Republicans and undemocratic Dems abhor the notion at home and abroad, tolerating it nowhere, wanting it eliminated it wherever it exists, notably in Venezuela – a longtime threat of a good example US hardliners want prevented from spreading to other countries.

A Final Comment

On Tuesday, Venezuelan Communications Minister Jorge Rodriguez said

“electricity supply had been restored almost completely throughout the whole national territory.”

Whether it’s sustainable is uncertain. Further cyberattacks on the electrical grid may happen if targeting it to cause economic harm is part of the Trump regime’s plan.

On Tuesday, Maduro said he’ll ask the UN, Russia, China, Iran, and Cuba for help in protecting against further cyberattack-caused blackouts.

He appointed a “special presidential commission to investigate” what happened. He seeks help from “international specialists,” adding:

Power nationwide was largely restored. “We now need to reinforce it, to make it reliable and impregnable again.”

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Award-winning author Stephen Lendman lives in Chicago. He can be reached at [email protected]. He is a Research Associate of the Centre for Research on Globalization (CRG)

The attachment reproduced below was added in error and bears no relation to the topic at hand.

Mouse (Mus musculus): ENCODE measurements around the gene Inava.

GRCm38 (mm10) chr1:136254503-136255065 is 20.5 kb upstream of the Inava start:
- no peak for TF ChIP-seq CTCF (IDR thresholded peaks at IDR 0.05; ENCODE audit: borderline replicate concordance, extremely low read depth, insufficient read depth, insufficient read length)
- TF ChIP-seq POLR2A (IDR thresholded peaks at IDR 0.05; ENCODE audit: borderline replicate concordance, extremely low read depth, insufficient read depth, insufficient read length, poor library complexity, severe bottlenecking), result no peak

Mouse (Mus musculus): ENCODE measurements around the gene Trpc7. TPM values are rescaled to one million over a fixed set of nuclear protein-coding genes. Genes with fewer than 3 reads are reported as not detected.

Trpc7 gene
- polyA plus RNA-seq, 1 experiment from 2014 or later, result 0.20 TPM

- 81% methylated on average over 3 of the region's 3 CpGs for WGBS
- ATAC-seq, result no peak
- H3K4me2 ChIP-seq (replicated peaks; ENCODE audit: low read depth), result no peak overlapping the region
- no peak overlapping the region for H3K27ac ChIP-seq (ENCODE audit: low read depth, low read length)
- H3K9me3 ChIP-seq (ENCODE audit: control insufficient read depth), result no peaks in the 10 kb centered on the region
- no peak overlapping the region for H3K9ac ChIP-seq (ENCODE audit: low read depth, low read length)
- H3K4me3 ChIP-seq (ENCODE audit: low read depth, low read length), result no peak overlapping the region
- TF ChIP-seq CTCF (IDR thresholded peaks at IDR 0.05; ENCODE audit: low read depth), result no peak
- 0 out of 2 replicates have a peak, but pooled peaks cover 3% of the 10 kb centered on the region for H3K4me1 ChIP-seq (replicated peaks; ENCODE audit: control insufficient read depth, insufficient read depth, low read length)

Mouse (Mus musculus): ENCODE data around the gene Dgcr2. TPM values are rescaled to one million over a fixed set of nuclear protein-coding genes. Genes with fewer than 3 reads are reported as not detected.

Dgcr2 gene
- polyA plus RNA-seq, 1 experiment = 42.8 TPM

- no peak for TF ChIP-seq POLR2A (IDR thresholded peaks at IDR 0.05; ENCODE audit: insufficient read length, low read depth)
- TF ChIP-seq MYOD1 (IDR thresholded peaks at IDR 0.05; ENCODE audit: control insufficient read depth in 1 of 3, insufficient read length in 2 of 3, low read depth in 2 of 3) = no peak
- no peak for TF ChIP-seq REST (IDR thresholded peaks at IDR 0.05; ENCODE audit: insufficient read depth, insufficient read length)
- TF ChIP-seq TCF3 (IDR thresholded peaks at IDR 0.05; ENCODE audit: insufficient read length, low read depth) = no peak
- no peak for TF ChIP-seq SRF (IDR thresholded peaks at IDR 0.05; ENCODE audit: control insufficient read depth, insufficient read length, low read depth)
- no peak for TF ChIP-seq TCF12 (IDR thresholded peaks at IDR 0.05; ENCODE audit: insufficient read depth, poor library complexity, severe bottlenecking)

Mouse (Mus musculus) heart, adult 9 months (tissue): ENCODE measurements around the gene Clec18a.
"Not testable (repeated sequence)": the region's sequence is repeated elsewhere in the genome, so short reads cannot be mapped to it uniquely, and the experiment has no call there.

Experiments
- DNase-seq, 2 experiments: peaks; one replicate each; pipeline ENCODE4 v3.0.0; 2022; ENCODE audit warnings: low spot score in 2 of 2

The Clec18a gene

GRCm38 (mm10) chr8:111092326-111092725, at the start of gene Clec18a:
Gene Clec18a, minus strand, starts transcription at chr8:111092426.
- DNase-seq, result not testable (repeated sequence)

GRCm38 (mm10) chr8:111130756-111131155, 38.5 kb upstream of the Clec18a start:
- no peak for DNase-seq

His new book as editor and contributor is titled “Flashpoint in Ukraine: US Drive for Hegemony Risks WW III.”

http://www.claritypress.com/LendmanIII.html

Visit his blog site at sjlendman.blogspot.com.

Uncle Sam Loves You, so Buy American, or Else…

March 13th, 2019 by Helen Buyniski

The US is so enamored of its role as sole world superpower that it thinks nothing of mistreating allies, never believing they might tire of the abuse and run away – into the arms of China, or – perish the thought – Russia.